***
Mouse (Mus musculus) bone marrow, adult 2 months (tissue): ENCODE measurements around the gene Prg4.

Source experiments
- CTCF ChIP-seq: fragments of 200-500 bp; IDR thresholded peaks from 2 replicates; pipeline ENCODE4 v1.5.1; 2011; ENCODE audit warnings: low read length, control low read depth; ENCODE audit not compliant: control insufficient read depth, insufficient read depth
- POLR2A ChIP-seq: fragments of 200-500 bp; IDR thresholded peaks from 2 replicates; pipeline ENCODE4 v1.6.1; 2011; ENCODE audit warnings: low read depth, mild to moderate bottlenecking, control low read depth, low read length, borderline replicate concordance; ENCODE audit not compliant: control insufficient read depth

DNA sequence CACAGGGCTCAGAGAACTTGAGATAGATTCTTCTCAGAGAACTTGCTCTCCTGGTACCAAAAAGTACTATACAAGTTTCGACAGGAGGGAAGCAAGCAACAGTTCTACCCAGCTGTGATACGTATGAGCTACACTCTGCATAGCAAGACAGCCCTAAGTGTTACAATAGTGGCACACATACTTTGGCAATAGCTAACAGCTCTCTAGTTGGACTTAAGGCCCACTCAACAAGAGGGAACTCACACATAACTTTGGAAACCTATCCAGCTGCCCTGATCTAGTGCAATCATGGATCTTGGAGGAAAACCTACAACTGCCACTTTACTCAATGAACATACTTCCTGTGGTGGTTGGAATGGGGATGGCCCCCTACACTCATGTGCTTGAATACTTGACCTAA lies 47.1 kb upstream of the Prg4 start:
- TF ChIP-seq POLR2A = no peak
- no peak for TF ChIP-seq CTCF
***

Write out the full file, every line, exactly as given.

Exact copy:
Mouse (Mus musculus) bone marrow, adult 2 months (tissue): ENCODE measurements around the gene Prg4.

Source experiments
- CTCF ChIP-seq: fragments of 200-500 bp; IDR thresholded peaks from 2 replicates; pipeline ENCODE4 v1.5.1; 2011; ENCODE audit warnings: low read length, control low read depth; ENCODE audit not compliant: control insufficient read depth, insufficient read depth
- POLR2A ChIP-seq: fragments of 200-500 bp; IDR thresholded peaks from 2 replicates; pipeline ENCODE4 v1.6.1; 2011; ENCODE audit warnings: low read depth, mild to moderate bottlenecking, control low read depth, low read length, borderline replicate concordance; ENCODE audit not compliant: control insufficient read depth

DNA sequence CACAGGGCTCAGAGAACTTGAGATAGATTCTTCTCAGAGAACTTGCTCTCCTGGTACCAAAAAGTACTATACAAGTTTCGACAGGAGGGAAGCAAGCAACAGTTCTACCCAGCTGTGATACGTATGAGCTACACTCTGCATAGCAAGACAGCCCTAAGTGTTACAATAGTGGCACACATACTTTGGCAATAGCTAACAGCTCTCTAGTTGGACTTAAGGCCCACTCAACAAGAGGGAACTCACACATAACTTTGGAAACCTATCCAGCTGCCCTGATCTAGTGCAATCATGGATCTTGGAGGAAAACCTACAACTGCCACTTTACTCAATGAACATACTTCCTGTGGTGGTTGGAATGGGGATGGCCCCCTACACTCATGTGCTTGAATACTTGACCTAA lies 47.1 kb upstream of the Prg4 start:
- TF ChIP-seq POLR2A = no peak
- no peak for TF ChIP-seq CTCF